Lost and Found


We’ve all been there. It’s a race against the clock. Checkout time is 11 a.m. and you haven’t even brushed your teeth or packed your bag. It’s no wonder nearly half of Canadians admit to having left something behind in a hotel room.

A recent Choice Hotels Canada survey reveals that men are more likely to forget their belongings than women and if you add children to the mix 50% of parents have done it. It’s the little, yet most important items we most commonly forget – toothbrushes, phone chargers and sunglasses.

Choice Hotels Canada found that 43% of Canadian travellers have forgotten personal belongings with Albertans being the most forgetful of all, at 51%, while only 32% of Quebecers have done the same.

“It’s easy to forget items in your hotel room,” said Julie Chan-McConnell, director, Marketing and Loyalty at Choice Hotels Canada. “If it’s important or valuable, our hotel staff do everything they can to return the belonging to its owner, but more often people leave minor items behind like toothbrushes. If you check into one of our hotels and are missing a toothbrush or other small personal items, the front desk will be happy to help find or source a replacement.”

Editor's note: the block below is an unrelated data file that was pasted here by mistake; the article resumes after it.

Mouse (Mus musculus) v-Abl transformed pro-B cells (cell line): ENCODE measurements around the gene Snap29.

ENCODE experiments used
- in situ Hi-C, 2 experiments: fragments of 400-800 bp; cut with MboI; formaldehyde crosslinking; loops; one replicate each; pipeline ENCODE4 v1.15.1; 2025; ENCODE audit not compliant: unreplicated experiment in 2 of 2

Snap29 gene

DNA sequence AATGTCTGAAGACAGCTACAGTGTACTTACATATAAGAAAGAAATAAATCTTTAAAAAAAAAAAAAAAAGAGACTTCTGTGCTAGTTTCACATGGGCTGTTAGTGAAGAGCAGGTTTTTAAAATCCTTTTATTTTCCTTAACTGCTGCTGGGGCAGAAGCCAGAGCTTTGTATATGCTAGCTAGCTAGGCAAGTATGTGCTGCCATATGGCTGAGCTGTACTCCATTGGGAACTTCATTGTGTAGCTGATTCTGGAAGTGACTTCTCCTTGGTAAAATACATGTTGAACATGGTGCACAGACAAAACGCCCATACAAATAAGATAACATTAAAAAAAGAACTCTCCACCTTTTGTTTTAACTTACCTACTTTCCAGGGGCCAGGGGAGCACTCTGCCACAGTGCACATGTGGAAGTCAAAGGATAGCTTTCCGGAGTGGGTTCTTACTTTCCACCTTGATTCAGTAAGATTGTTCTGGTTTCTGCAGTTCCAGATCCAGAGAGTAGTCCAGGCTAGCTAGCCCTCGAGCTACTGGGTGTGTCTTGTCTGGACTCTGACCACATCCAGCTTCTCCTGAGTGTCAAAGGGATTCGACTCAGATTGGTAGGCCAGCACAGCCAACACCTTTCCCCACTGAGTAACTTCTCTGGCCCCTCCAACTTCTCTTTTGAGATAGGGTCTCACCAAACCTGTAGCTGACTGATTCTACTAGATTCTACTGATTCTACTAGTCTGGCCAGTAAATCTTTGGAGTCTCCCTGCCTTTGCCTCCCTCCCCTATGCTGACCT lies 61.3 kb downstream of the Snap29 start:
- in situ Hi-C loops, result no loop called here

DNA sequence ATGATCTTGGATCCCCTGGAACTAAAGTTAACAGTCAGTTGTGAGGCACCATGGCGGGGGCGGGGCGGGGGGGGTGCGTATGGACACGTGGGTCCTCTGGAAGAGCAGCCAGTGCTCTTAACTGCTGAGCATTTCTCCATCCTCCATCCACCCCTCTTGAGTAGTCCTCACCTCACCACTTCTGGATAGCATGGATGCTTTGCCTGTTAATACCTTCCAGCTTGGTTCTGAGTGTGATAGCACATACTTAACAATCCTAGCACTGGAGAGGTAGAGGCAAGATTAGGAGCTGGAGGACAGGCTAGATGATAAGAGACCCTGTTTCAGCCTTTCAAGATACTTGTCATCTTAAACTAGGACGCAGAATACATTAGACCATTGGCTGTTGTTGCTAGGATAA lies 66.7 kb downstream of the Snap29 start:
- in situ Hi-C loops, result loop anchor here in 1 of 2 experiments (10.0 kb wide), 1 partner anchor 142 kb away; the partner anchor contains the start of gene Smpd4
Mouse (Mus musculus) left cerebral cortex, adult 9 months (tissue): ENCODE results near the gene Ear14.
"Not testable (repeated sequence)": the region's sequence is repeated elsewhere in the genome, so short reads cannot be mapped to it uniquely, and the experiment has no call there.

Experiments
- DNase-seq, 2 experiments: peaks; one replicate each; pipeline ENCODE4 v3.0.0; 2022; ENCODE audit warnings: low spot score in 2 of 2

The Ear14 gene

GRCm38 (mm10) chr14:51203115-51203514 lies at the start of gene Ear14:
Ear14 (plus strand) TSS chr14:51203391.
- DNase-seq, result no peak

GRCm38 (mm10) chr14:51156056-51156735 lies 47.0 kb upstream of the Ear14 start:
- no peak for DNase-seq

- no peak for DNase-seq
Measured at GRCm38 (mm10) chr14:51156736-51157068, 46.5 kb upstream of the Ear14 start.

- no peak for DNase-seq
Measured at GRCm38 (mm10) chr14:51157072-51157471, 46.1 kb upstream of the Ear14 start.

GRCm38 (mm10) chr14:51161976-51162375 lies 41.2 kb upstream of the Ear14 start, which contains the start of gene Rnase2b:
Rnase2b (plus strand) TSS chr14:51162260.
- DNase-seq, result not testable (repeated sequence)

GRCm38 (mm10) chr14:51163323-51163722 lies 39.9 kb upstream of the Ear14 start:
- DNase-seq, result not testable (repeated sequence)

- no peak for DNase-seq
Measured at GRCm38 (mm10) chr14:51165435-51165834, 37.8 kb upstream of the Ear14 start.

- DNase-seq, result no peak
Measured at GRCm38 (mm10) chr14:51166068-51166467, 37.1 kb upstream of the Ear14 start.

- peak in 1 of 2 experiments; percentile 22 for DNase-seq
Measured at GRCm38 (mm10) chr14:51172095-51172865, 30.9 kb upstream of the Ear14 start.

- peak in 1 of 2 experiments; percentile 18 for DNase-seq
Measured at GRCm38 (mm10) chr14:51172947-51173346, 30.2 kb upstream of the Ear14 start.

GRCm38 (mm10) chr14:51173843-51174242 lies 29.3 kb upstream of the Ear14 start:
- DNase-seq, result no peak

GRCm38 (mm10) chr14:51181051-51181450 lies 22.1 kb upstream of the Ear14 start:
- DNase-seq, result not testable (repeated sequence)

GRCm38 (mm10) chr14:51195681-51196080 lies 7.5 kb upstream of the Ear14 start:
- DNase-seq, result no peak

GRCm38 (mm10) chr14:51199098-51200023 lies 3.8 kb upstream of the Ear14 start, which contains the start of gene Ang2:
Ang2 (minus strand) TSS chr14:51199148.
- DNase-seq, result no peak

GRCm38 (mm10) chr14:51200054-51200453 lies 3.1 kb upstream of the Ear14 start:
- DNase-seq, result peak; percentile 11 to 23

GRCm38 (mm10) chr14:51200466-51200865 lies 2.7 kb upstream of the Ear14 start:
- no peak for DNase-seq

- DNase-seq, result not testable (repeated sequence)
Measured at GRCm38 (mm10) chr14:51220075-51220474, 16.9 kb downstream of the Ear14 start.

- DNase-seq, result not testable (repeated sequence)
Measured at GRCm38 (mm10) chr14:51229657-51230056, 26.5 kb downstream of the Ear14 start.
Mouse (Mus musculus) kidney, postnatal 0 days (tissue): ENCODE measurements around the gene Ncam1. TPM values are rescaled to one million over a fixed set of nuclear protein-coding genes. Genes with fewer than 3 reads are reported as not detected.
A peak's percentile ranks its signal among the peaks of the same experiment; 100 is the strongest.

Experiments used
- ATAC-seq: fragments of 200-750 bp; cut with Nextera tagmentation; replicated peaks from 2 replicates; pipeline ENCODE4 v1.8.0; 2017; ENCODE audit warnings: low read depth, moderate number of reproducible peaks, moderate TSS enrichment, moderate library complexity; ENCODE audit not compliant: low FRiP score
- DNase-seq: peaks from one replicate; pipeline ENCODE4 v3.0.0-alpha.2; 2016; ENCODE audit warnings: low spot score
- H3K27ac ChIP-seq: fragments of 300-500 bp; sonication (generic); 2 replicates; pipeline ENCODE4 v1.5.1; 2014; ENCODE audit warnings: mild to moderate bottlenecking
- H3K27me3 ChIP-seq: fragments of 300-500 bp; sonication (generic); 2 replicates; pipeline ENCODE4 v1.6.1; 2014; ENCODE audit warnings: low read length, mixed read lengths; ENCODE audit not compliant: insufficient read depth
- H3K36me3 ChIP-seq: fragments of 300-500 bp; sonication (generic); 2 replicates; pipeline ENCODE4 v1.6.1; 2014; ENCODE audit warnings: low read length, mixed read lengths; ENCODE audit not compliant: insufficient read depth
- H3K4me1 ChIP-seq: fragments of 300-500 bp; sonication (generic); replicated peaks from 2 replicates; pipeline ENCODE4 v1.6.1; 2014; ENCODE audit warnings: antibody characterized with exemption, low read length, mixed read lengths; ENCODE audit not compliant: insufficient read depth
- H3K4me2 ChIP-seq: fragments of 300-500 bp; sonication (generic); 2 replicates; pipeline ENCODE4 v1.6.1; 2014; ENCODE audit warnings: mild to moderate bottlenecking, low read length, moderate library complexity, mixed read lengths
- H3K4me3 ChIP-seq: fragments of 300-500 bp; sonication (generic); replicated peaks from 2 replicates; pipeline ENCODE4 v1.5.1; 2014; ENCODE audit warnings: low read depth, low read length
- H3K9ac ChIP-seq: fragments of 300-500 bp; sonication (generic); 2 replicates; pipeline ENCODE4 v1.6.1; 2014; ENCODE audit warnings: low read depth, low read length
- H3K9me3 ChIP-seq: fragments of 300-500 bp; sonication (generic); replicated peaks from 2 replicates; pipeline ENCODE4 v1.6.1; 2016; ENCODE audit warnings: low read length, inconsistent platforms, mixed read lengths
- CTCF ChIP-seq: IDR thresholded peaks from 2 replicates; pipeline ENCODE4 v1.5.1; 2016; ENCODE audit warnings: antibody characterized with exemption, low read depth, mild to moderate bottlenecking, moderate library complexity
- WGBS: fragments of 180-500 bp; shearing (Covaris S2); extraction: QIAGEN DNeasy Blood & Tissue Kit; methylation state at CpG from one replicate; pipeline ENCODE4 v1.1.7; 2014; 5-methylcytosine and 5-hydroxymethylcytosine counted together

It turns out toothbrushes are the most common belonging travellers forget in hotel rooms (18%), with the next most common thing being phone chargers (15%).

So what else are people forgetting? The following are the most common personal belongings people reported as lost during a recent hotel stay: sunglasses (14%); books (10%); hats (9%); makeup (8%); shoes (7%); toys (7%); prescription glasses (6%); goggles (2%); and wallets (2%).

Women probably won’t be surprised to learn that men are more likely to report they’ve forgotten personal belongings in hotel rooms. While only 38% of women say they’ve left items behind while travelling, 48% of men say they have done so. People with children have a higher than average chance of leaving items behind in hotels, with 50% saying they’ve done so.

They say people become more forgetful as they age, but that obviously doesn’t include leaving belongings behind in hotel rooms; older respondents were a lot less likely to do so than younger ones. Only 32% of travellers over 65 years old say they have left personal belongings in their hotel rooms while a substantial 56% of those under 34 have done so.